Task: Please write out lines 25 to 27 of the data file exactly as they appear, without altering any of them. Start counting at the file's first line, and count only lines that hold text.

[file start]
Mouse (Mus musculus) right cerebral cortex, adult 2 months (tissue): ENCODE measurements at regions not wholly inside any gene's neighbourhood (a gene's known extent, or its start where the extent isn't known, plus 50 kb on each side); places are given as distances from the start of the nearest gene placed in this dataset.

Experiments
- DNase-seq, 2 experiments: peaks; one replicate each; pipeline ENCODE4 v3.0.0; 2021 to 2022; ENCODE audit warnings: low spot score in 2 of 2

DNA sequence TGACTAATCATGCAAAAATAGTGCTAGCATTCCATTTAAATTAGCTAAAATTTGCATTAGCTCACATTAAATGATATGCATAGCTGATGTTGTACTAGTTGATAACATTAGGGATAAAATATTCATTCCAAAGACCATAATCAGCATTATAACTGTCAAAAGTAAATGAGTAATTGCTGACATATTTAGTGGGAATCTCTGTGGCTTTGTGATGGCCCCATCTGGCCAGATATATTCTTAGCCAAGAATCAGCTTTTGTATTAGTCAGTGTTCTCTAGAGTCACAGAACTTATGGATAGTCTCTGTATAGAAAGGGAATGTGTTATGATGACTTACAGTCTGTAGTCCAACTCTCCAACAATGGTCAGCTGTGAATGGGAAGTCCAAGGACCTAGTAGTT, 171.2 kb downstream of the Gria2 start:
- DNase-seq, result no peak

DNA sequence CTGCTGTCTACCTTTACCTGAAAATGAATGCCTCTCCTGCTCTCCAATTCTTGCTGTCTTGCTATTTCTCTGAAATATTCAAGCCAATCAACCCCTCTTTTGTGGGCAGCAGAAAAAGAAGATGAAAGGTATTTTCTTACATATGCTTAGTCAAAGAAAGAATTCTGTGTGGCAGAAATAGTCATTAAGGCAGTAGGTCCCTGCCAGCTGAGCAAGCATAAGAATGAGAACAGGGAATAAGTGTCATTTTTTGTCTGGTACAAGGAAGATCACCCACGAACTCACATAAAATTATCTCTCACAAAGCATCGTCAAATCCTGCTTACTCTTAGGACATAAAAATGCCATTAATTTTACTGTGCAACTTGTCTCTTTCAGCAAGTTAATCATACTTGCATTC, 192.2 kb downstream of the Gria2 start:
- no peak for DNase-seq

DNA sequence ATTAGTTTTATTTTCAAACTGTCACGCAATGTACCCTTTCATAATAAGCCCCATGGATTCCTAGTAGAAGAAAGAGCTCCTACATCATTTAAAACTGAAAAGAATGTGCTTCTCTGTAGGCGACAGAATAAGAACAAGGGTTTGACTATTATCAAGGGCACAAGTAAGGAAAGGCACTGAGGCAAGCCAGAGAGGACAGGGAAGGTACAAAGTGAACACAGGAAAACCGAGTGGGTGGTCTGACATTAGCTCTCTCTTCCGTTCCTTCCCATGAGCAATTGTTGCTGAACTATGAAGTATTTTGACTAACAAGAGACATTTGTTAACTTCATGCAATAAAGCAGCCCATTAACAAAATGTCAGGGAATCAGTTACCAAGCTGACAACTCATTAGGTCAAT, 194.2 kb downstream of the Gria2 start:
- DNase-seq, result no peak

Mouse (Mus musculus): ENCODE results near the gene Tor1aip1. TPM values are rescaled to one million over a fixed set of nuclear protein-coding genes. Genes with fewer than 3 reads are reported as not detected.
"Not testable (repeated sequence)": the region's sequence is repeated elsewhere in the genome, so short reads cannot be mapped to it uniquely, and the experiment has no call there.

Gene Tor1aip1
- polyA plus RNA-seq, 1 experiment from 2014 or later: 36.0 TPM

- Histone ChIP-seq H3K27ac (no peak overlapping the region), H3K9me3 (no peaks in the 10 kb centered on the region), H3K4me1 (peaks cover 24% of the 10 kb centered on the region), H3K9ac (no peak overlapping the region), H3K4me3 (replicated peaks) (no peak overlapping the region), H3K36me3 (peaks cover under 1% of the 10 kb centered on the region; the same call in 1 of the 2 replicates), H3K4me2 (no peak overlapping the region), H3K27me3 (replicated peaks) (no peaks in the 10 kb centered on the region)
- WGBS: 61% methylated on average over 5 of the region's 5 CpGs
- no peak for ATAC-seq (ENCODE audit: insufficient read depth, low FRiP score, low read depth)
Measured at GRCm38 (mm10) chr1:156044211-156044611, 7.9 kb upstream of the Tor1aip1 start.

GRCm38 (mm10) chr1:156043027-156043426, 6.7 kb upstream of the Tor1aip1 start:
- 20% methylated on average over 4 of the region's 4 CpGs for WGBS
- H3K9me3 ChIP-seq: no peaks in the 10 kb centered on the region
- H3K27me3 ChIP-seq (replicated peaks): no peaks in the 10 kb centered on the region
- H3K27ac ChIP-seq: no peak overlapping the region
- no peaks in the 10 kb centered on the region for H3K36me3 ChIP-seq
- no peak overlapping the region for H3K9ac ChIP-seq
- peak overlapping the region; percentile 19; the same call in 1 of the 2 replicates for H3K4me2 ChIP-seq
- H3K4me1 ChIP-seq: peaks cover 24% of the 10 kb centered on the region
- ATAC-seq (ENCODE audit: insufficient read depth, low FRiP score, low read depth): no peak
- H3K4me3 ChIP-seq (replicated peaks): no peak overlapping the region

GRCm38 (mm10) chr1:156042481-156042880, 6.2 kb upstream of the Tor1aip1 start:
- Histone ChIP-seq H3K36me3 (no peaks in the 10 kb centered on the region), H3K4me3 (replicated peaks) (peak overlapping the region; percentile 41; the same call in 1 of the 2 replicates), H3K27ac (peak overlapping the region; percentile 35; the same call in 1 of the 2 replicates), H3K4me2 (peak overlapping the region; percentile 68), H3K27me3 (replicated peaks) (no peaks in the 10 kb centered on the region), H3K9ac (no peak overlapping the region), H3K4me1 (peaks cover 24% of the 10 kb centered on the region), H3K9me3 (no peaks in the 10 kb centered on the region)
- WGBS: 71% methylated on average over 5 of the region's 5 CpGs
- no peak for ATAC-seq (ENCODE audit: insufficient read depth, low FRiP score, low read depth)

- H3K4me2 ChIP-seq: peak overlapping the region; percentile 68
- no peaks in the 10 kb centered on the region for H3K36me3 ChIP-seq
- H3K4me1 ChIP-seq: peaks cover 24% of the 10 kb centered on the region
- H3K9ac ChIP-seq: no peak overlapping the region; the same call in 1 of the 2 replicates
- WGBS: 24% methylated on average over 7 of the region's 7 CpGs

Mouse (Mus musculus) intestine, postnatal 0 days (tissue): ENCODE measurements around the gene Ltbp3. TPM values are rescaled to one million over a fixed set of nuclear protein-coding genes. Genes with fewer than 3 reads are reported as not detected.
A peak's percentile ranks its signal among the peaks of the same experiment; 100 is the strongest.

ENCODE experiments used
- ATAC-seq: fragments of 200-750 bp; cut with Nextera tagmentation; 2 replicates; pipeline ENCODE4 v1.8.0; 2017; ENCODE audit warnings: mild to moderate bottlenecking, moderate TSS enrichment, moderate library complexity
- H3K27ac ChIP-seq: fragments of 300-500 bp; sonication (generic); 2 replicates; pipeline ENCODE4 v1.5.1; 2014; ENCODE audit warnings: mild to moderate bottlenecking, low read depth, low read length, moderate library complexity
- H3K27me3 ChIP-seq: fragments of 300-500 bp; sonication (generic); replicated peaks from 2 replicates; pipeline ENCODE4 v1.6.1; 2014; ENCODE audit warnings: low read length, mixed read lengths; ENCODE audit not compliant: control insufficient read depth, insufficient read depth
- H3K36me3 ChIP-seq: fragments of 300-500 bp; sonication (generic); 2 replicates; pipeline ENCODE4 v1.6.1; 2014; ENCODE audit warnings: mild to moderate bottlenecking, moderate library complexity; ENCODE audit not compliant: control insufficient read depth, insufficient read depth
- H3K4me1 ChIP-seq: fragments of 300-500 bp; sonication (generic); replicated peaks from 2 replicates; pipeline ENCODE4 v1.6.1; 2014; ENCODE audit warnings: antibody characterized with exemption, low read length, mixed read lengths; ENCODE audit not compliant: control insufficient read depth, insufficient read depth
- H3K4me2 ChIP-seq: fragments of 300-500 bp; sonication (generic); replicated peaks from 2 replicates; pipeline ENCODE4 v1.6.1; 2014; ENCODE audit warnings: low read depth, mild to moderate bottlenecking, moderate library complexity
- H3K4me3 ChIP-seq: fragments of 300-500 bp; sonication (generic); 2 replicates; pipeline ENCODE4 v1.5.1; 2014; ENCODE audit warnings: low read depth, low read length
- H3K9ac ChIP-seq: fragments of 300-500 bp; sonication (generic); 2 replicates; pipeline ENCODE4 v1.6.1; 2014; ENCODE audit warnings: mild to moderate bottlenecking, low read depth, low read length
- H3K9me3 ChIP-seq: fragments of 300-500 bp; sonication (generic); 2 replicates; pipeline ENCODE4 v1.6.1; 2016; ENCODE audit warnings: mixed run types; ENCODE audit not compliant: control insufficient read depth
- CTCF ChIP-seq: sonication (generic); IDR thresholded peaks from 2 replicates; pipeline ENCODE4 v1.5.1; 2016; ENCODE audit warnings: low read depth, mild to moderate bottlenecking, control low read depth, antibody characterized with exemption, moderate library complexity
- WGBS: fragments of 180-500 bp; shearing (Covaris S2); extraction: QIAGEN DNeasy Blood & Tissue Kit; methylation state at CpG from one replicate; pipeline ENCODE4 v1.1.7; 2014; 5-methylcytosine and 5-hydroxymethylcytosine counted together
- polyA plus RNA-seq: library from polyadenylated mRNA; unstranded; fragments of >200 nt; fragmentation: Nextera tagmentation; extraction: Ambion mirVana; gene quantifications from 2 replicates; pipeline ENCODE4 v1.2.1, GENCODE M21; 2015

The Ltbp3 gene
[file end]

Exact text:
- peak overlapping the region; percentile 19; the same call in 1 of the 2 replicates for H3K4me2 ChIP-seq
- H3K4me1 ChIP-seq: peaks cover 24% of the 10 kb centered on the region
- ATAC-seq (ENCODE audit: insufficient read depth, low FRiP score, low read depth): no peak